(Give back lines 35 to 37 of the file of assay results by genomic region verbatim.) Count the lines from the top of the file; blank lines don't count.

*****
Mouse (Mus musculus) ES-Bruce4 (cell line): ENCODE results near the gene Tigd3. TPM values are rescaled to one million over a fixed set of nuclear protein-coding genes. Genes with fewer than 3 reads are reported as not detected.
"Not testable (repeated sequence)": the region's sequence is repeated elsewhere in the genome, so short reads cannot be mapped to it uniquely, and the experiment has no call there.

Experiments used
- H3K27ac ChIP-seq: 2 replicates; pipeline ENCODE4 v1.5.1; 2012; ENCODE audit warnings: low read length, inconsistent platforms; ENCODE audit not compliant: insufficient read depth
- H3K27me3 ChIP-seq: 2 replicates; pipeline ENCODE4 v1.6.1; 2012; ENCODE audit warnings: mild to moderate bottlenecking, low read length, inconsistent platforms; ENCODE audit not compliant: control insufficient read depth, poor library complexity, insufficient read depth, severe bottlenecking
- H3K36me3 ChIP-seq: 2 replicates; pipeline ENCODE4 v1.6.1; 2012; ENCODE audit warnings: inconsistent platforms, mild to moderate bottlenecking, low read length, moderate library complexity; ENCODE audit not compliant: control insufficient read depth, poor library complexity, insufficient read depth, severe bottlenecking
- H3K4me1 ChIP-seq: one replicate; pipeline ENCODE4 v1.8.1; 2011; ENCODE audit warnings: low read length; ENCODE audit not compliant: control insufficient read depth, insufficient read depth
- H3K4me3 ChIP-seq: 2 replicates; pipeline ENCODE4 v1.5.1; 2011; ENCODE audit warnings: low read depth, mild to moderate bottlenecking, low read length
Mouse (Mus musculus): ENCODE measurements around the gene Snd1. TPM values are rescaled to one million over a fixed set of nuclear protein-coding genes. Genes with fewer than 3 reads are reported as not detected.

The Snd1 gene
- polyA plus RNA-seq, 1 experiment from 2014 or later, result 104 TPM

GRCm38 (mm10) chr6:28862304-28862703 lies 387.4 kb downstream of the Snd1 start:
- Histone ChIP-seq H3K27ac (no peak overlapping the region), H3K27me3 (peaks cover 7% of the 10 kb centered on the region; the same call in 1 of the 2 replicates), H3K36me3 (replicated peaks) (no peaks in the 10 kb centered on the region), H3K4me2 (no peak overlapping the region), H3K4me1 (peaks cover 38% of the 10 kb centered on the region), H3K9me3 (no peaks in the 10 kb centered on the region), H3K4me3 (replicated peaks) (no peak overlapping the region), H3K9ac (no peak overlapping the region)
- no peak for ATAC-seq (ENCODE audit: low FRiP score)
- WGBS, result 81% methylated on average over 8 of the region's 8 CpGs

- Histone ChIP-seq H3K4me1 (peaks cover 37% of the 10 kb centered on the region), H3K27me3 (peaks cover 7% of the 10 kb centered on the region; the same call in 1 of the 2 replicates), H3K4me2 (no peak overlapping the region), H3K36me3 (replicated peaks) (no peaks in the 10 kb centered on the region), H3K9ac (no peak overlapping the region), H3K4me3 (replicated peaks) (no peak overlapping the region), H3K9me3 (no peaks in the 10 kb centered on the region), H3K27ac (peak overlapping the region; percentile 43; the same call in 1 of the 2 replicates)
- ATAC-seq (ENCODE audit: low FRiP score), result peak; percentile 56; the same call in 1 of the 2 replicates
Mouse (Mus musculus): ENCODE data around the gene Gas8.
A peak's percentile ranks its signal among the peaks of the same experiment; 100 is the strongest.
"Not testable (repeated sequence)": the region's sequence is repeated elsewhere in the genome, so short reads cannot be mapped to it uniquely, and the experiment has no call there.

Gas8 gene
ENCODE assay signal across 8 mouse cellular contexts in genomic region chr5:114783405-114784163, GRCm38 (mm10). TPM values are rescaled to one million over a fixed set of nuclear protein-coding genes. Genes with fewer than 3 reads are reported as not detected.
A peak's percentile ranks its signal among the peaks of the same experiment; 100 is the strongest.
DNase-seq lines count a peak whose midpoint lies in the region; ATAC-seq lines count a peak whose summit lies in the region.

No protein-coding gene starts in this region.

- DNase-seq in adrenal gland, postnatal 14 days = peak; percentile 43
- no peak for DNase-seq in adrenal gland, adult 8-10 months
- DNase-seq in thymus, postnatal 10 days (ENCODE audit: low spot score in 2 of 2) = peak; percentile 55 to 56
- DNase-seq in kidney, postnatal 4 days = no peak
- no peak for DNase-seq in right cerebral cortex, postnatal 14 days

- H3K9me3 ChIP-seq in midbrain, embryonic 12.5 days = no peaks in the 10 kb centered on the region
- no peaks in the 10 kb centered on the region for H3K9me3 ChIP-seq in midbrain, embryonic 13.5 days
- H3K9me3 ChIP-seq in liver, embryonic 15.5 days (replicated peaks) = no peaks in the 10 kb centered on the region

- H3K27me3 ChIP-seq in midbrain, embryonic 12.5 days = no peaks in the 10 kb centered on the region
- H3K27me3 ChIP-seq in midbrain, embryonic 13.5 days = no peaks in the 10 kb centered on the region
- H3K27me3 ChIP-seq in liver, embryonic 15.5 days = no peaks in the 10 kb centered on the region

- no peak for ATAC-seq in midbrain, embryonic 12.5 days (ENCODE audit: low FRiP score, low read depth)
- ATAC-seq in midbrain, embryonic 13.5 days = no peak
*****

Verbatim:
- H3K27me3 ChIP-seq in midbrain, embryonic 13.5 days = no peaks in the 10 kb centered on the region
- H3K27me3 ChIP-seq in liver, embryonic 15.5 days = no peaks in the 10 kb centered on the region

- no peak for ATAC-seq in midbrain, embryonic 12.5 days (ENCODE audit: low FRiP score, low read depth)